17I begin with chapter 9. Backhouse and Boianovsky update an old idea [Solow, 1979: 79]. Disequilibrium economics was important because it inspired a large part of the works generally put under the New Keynesian label (and these works were partially incorporated into the New Neoclassical Synthesis). This claim calls for a very interesting research. What were the original intentions of the economists latter classified as New Keynesians: Stiglitz, Diamond or Mankiw? Did they consider their contributions as developments of disequilibrium macroeconomics? Or did they try to escape the limits of this approach? If they developed different classes of models, was it unwittingly or under the influence of the methodology promoted by Lucas? Unfortunately, the chapter offers an awkward and often unconvincing answer to these questions. For instance, Backhouse and Boianovsky try to demonstrate that economists were still interested in disequilibrium until the 1990s. They mention the works of Franklin Fisher [1983] or Neary and Stiglitz [1983] as evidence of this. But these pieces were among the last contributions of disequilibrium economics and had no offspring. They also quote from a number of works like Greenwald and Stiglitz [1987] or Mankiw and Romer [1991] which shows precisely that the various classes of models developed in the 1970s by disequilibrium theoreticians had been abandoned at the end of the 1980s. They present monopolistic competition, a central ingredient of current macroeconomics, as a remnant of disequilibrium macro. But the key reference here is a paper by Dixit and Stiglitz [1977] that seems totally unconnected to the disequilibrium literature. Finally, they present Diamond [1984] as a continuation of disequilibrium economics. But Diamond himself explained that his was an “equilibrium approach to macroeconomics” [1984: 46] and “an alternative to the Keynesian model” [1984: 44].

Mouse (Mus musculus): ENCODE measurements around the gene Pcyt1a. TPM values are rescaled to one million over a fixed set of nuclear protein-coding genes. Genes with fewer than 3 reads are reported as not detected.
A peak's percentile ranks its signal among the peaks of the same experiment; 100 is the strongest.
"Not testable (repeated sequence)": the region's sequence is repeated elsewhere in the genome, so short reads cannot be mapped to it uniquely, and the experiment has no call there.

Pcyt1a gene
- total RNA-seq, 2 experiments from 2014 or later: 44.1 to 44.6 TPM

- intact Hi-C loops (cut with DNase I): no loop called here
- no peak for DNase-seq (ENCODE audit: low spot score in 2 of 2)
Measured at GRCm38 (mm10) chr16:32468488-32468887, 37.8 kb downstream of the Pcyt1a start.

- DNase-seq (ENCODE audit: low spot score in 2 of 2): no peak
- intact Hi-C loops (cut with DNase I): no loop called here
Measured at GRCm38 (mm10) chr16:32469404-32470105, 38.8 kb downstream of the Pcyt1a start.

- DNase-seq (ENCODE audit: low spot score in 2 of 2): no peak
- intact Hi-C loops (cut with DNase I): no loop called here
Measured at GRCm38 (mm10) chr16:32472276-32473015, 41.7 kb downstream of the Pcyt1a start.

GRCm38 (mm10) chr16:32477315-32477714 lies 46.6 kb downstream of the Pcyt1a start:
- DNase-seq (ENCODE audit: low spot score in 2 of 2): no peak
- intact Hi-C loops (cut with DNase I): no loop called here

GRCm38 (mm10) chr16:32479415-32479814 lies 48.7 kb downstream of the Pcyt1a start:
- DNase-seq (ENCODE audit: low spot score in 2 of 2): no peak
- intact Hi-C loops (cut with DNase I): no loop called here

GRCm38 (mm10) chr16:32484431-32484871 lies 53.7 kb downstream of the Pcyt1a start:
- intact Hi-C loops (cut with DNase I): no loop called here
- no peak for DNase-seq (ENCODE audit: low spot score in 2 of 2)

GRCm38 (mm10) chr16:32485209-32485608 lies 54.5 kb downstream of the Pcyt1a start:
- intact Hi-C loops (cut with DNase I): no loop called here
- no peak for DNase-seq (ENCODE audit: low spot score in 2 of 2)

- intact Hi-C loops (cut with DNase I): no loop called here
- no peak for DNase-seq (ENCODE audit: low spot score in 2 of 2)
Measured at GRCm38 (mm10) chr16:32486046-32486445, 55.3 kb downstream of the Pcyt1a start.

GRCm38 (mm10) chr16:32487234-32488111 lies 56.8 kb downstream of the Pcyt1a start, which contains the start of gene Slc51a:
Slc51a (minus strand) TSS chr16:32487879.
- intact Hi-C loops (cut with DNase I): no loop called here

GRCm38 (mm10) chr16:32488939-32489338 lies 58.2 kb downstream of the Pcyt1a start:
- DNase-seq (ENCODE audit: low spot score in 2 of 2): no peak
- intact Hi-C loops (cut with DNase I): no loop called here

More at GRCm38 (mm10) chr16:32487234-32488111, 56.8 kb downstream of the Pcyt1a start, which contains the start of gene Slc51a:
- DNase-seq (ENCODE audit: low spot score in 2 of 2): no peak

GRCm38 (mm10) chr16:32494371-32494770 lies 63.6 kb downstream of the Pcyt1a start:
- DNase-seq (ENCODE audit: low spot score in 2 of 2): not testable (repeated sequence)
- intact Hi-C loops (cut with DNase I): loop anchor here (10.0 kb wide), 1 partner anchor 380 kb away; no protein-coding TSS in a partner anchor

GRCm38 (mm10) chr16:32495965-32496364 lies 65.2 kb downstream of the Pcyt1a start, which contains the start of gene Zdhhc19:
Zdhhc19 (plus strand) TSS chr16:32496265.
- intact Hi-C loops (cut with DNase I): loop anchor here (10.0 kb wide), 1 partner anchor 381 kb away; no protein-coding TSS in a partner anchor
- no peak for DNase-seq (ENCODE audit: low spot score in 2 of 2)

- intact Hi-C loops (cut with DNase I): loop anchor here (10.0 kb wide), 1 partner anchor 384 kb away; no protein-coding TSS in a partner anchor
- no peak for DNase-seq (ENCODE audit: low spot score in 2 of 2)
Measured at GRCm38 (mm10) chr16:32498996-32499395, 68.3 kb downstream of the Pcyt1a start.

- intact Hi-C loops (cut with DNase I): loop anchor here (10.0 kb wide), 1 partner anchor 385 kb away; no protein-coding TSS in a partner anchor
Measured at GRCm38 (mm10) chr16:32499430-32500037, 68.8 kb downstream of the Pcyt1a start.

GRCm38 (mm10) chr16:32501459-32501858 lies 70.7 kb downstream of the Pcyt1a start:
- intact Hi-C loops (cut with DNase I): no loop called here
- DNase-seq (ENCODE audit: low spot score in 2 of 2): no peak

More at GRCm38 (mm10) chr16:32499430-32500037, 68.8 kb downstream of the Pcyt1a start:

18I think that one should recognize that the fixed-price models of the 1970s (whether micro or macro), the non-tâtonnement approach or Hahn’s models of conjectural equilibrium were all left behind after the mid-eighties. Historians have to explain this. De Vroey [2004] argued that models of non-Walrasian equilibria emptied the concept of involuntary unemployment of its substance and, above all, that the rival paradigm of Lucas was more attractive. The book of Backhouse and Boianovsky, and in particular its chapter 8, suggests that there is more to be said on the subject. But their discussion of the debates surrounding disequilibrium models looks more like a preliminary survey than like a completed analysis. The idea that Malinvaud’s 1977 model eclipsed the more complex works is seducing but the argumentation is too short. What was the nature of the complexities characterizing the approaches of Grandmont, Hahn or Fisher? Did they face problems that they could not resolve? Then the story would not revolve around the success of Malinvaud but around the failures of Hahn and Fisher… Historical studies of the problems faced by attempts to analyze the dynamics of disequilibrium models, to incorporate imperfect competition or money would be valuable additions to the literature. Backhouse and Boianovsky mention external criticisms coming from Monetarists. But what was the weight of these attacks in the context of the 1970s? And they do not discuss thoroughly the possibility that disequilibrium economics faced a rival school that managed to change the rules of the game pushing the young economists of MIT and other institutions to leave en masse.


19Backhouse and Boianovsky’s book is an important contribution opening many avenues of research. The price paid for the scope of the book is a lack of depth in the treatment of various questions, a problem that weakens the interesting conclusions of their study.


  • [1]
    LEM-CNRS (UMR 9221), University of Lille. Courriel:
  • [2]
    For the case of Hicks see Rubin [2011; 2014].
  • [3]
    See Rubin [2014].
  • [4]
    What follows owes a lot to discussions with Romain Plassard.